Left wing groups held an “emergency” protest outside Parliament Monday night, demanding open borders after Brexit and “free movement for everyone”, but just dozens turned up.
The demonstration was to be addressed by Labour leader Jeremy Corbyn, who was to have shared a platform with an American Black Lives Matter activist and National Union of Students (NUS) president Malia Bouattia, who has made numerous anti-Semitic statements in the past. Protesters were outnumbered by press reporters and photographers until word spread that Mr. Corbyn had cancelled his appearance, at which point the majority of journalists departed.
Other speakers included Shadow Chancellor John McDonnell and Ramona McCartney of the People’s Assembly Against Austerity.
“The Tories will use any excuse to scapegoat migrants to divide communities and deflect from their own damaging policies,” claimed Cardiff People’s Assembly, one of the event’s organisers.
“This is a choice between a society for the few who will use the current crisis to justify their position and a society for the many which recognises the vital and important contributions migrants make to the country.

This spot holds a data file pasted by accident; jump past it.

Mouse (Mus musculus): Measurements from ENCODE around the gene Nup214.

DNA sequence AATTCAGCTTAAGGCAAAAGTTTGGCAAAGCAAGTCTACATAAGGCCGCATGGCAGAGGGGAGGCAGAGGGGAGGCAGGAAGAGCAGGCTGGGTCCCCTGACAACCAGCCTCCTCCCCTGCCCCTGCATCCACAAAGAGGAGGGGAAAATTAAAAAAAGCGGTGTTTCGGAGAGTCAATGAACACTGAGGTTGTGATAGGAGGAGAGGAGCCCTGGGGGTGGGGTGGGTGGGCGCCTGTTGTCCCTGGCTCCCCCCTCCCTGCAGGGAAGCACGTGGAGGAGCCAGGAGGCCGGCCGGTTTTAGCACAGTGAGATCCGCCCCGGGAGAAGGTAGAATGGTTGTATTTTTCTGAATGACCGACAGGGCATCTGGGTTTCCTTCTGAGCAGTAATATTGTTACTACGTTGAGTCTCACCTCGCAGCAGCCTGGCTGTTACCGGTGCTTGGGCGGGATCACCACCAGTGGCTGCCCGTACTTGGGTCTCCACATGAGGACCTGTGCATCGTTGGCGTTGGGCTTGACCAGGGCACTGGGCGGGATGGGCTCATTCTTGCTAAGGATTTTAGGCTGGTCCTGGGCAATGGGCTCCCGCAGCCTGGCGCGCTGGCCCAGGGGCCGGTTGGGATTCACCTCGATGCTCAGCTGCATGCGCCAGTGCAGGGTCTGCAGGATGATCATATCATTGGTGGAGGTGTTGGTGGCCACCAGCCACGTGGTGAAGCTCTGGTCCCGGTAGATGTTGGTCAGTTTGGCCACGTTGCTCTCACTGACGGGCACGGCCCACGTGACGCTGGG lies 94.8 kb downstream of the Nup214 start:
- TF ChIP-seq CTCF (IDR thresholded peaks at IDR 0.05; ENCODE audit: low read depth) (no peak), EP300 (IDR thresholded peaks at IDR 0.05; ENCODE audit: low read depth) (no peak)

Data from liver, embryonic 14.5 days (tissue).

“We demand the right to remain and freedom of movement for everybody,” they wrote.
Adding: “We must show our support as this important issue goes back to the Commons… The government must guarantee the rights of 3 million EU nationals to remain in the UK.”
While few supporters of the protest turned out, a contingent of UKIP activists arrived to oppose the protest, insisting that the will of the British people must be done.
On Monday, MPs voted on two amendments to the Brexit Bill approved by the House of Lords, demanding all EU migrants in the UK are immediately given the right to remain and that Parliament is given a vote on a final Brexit deal with the European Union (EU).
The prime minister promised months ago to invoke Article 50 of the EU’s Lisbon Treaty, starting the two-year withdrawal process, by the end of March.
The Government has argued the rights of EU citizens in the UK can only be confirmed when the EU guarantees the rights of British citizens living in EU nations.
In November last year, EU leaders rejected an offer by Theresa May to do an early deal guaranteeing residency rights for British expats in Europe.
The Government said the other amendment, to give Parliament a vote on the Brexit deal, will weaken their hand during negations and even give the EU an incentive to offer the UK a bad deal.